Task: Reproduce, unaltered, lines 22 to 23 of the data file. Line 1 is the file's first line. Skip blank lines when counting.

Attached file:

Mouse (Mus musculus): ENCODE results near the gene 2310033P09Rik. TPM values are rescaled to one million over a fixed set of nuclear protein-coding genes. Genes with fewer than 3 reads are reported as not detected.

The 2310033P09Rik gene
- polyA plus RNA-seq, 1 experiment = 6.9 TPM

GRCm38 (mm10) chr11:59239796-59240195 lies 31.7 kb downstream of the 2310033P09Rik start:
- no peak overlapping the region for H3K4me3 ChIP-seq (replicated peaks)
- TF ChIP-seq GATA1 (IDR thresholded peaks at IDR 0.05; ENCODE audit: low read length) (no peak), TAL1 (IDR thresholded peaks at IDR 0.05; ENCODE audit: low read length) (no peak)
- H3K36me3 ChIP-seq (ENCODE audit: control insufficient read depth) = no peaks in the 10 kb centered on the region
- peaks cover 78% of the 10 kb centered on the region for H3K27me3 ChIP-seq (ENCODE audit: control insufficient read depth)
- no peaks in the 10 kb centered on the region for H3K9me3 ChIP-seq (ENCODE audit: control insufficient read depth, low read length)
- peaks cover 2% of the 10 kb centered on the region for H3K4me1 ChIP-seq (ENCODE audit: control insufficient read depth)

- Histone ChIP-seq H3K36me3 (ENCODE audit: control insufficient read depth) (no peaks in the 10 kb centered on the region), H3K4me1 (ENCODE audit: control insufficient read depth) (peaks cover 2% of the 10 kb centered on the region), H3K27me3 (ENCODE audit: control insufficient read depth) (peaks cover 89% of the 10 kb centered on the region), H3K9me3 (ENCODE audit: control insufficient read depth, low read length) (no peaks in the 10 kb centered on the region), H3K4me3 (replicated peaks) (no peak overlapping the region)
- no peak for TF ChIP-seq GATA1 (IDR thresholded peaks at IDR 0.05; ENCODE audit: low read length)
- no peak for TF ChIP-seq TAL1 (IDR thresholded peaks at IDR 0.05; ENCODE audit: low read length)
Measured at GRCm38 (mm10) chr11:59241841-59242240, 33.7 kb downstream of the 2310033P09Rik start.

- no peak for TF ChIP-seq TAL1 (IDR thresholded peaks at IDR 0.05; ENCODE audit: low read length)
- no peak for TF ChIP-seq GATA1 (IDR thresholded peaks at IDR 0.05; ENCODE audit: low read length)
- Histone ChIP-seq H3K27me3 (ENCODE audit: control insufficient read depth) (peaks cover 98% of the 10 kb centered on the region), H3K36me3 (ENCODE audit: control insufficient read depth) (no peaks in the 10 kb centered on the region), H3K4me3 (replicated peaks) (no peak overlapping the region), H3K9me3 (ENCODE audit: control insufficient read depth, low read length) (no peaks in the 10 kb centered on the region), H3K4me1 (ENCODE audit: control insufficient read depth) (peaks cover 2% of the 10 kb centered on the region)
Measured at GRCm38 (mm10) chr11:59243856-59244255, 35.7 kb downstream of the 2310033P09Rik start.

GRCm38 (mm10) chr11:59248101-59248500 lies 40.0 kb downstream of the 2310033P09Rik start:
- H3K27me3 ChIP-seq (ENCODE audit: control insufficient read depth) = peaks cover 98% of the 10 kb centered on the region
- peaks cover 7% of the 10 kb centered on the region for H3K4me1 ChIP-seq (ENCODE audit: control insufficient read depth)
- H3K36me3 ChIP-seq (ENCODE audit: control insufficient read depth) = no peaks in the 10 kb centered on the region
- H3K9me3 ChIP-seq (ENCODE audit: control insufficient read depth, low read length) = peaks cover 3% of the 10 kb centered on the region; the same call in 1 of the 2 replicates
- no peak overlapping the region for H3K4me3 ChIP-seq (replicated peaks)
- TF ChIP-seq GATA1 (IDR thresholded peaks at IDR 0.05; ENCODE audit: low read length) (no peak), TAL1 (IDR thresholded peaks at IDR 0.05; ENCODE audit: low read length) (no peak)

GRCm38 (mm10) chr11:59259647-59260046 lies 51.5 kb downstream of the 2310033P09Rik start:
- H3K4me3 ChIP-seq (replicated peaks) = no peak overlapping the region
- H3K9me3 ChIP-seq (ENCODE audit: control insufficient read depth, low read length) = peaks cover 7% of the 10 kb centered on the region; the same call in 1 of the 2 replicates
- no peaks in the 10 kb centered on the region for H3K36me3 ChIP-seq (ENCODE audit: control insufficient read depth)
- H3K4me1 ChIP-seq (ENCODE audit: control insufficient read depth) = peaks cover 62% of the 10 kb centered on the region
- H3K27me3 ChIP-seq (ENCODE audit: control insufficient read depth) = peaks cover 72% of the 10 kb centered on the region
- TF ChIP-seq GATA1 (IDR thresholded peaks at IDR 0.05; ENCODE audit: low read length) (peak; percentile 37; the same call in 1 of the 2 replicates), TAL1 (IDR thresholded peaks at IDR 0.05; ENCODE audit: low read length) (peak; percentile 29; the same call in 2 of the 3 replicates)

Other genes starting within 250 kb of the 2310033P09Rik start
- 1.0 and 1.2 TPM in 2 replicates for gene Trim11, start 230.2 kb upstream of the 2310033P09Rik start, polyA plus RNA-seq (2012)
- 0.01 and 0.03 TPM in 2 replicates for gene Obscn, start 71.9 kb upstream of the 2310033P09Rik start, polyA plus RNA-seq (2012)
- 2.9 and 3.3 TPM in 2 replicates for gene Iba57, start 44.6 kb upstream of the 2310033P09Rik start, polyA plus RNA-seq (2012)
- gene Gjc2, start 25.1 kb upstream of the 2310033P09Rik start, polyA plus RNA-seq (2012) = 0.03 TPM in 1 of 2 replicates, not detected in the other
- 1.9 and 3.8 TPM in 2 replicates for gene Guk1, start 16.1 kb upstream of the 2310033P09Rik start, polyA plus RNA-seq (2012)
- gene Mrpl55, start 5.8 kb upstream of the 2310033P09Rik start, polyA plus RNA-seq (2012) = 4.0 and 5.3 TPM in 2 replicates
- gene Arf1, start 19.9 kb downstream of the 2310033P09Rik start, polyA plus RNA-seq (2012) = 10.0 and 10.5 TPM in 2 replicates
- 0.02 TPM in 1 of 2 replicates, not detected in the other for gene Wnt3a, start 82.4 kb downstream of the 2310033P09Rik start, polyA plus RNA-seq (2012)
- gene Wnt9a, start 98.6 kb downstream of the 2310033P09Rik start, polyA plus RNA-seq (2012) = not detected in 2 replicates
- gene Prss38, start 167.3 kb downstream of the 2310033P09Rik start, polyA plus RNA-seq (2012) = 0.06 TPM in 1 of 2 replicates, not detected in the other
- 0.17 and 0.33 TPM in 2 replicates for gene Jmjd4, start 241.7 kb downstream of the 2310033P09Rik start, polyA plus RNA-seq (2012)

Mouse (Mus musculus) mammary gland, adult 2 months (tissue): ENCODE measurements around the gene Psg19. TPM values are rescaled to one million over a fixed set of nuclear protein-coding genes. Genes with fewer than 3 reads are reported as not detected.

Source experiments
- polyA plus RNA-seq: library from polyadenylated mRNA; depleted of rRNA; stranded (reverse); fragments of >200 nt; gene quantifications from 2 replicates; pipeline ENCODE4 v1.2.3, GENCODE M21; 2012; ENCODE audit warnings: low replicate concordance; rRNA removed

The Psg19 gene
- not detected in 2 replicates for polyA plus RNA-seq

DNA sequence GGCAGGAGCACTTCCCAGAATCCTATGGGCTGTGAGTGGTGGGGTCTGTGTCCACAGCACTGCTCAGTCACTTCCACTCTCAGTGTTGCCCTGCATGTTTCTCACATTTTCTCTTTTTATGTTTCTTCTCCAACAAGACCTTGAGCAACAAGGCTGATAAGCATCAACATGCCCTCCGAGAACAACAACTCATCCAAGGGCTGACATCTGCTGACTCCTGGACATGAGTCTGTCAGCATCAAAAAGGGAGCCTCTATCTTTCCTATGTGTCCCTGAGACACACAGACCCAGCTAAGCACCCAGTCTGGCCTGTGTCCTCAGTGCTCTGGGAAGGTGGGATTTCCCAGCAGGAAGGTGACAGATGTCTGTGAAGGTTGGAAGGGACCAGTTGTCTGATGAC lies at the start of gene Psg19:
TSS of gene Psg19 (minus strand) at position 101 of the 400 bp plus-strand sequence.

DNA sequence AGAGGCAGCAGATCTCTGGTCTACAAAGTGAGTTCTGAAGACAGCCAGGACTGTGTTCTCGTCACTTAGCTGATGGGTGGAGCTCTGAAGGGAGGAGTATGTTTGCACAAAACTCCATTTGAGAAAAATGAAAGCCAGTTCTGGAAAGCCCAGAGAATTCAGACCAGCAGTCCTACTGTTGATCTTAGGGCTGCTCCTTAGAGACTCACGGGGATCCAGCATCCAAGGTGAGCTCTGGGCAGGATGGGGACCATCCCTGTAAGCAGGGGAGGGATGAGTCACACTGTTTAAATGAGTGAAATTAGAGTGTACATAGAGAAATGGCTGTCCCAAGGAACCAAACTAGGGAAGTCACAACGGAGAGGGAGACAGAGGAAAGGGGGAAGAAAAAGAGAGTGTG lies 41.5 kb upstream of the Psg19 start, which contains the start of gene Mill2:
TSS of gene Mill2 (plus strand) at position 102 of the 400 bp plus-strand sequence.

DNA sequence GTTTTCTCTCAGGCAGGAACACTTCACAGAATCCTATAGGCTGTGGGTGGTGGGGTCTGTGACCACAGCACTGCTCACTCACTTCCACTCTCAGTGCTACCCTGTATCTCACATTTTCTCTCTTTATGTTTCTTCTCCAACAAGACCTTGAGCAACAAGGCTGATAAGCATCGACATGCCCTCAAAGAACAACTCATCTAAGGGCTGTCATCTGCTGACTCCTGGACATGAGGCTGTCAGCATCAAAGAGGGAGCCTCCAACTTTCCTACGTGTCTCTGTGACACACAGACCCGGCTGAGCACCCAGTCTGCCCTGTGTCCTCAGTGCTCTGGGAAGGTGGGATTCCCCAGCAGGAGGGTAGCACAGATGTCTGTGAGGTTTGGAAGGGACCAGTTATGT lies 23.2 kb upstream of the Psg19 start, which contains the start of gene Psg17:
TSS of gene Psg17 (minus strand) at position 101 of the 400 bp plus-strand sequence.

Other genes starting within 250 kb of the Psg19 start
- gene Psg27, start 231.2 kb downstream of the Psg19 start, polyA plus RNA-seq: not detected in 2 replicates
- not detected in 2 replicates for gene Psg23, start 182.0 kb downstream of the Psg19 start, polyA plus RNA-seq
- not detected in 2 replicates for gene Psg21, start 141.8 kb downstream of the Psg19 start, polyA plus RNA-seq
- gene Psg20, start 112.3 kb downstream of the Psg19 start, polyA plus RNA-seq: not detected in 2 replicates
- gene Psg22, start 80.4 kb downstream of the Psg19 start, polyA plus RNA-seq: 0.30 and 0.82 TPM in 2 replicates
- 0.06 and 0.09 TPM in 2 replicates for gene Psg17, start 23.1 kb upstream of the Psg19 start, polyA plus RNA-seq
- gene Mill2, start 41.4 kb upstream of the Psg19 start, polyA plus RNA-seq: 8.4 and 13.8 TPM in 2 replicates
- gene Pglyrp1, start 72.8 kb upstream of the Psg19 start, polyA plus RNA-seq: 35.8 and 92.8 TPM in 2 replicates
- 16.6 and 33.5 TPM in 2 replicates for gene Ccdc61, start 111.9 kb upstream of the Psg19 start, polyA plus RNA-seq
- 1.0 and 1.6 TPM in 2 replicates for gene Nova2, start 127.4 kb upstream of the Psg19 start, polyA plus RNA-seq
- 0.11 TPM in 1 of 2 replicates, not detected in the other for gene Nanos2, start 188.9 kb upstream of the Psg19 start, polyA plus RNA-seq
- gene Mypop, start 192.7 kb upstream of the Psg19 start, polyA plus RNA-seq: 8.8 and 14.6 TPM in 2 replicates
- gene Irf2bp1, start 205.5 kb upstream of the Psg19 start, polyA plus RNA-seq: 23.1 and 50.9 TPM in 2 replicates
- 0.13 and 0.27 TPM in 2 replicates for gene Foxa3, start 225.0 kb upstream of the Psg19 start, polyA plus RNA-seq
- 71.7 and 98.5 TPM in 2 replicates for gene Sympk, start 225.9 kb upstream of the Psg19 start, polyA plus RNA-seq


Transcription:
- H3K36me3 ChIP-seq (ENCODE audit: control insufficient read depth) = no peaks in the 10 kb centered on the region
- H3K9me3 ChIP-seq (ENCODE audit: control insufficient read depth, low read length) = peaks cover 3% of the 10 kb centered on the region; the same call in 1 of the 2 replicates